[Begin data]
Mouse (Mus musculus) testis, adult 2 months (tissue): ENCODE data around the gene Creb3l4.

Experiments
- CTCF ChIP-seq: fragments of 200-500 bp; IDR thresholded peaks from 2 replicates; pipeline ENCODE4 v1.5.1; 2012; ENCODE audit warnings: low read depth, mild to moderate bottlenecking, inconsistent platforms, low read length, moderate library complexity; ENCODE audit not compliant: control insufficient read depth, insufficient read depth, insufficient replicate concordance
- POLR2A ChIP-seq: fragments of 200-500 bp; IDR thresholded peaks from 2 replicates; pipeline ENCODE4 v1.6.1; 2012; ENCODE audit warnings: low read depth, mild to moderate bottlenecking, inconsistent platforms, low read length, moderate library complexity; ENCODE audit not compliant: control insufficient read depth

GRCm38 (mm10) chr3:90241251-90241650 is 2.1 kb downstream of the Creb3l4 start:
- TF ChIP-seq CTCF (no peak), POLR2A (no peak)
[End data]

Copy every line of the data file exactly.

Mouse (Mus musculus) testis, adult 2 months (tissue): ENCODE data around the gene Creb3l4.

Experiments
- CTCF ChIP-seq: fragments of 200-500 bp; IDR thresholded peaks from 2 replicates; pipeline ENCODE4 v1.5.1; 2012; ENCODE audit warnings: low read depth, mild to moderate bottlenecking, inconsistent platforms, low read length, moderate library complexity; ENCODE audit not compliant: control insufficient read depth, insufficient read depth, insufficient replicate concordance
- POLR2A ChIP-seq: fragments of 200-500 bp; IDR thresholded peaks from 2 replicates; pipeline ENCODE4 v1.6.1; 2012; ENCODE audit warnings: low read depth, mild to moderate bottlenecking, inconsistent platforms, low read length, moderate library complexity; ENCODE audit not compliant: control insufficient read depth

GRCm38 (mm10) chr3:90241251-90241650 is 2.1 kb downstream of the Creb3l4 start:
- TF ChIP-seq CTCF (no peak), POLR2A (no peak)